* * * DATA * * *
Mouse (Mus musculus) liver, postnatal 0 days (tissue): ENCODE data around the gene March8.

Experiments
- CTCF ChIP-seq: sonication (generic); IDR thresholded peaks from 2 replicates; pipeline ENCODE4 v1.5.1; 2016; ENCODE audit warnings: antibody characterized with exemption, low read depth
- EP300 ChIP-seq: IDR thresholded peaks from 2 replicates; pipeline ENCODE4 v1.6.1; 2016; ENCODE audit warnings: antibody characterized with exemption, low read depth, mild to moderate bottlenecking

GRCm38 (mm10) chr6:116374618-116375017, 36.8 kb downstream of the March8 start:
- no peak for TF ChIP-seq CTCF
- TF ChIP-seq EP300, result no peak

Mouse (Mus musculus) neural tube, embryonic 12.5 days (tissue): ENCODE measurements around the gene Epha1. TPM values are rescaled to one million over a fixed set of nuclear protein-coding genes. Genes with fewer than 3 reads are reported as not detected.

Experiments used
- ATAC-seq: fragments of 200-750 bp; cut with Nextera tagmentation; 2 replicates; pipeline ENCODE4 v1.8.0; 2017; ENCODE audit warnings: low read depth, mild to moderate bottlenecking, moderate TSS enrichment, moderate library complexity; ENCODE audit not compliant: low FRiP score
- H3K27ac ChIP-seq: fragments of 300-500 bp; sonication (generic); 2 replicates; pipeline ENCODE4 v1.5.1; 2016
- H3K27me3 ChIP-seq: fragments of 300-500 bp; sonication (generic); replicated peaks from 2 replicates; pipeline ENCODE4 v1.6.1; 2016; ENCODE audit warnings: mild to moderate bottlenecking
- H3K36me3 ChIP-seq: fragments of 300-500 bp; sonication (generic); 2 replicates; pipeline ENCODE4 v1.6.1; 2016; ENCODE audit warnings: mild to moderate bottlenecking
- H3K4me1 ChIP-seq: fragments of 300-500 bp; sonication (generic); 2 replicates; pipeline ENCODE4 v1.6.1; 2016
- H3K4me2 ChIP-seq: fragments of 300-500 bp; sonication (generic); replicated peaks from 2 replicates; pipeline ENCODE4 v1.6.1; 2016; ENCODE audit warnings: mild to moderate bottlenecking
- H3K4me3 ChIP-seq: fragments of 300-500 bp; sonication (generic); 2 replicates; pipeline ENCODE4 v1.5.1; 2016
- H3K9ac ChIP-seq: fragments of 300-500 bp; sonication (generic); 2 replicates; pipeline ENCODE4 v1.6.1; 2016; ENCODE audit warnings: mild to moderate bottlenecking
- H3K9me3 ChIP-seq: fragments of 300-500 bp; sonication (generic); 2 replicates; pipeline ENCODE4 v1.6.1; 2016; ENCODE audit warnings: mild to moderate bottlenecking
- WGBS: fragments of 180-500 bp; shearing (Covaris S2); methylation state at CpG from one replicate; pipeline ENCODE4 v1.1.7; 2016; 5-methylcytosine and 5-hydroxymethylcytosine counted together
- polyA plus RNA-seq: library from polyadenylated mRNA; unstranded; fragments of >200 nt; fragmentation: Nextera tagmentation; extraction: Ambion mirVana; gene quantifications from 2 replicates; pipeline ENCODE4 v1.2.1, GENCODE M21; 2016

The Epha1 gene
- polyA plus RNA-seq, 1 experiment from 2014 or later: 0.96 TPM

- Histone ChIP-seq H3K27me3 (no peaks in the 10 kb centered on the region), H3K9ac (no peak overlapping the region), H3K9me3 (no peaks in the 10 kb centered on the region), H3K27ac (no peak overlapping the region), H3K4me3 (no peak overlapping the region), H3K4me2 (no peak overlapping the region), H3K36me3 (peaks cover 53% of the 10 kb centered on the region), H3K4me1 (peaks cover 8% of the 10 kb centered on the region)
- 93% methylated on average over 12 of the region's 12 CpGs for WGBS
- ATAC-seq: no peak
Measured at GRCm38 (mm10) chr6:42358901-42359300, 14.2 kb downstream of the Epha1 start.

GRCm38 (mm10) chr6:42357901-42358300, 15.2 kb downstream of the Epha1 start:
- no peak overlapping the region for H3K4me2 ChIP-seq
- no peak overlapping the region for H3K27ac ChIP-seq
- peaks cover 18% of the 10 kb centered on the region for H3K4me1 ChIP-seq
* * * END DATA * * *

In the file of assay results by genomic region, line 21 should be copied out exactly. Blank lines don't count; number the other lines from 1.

The Epha1 gene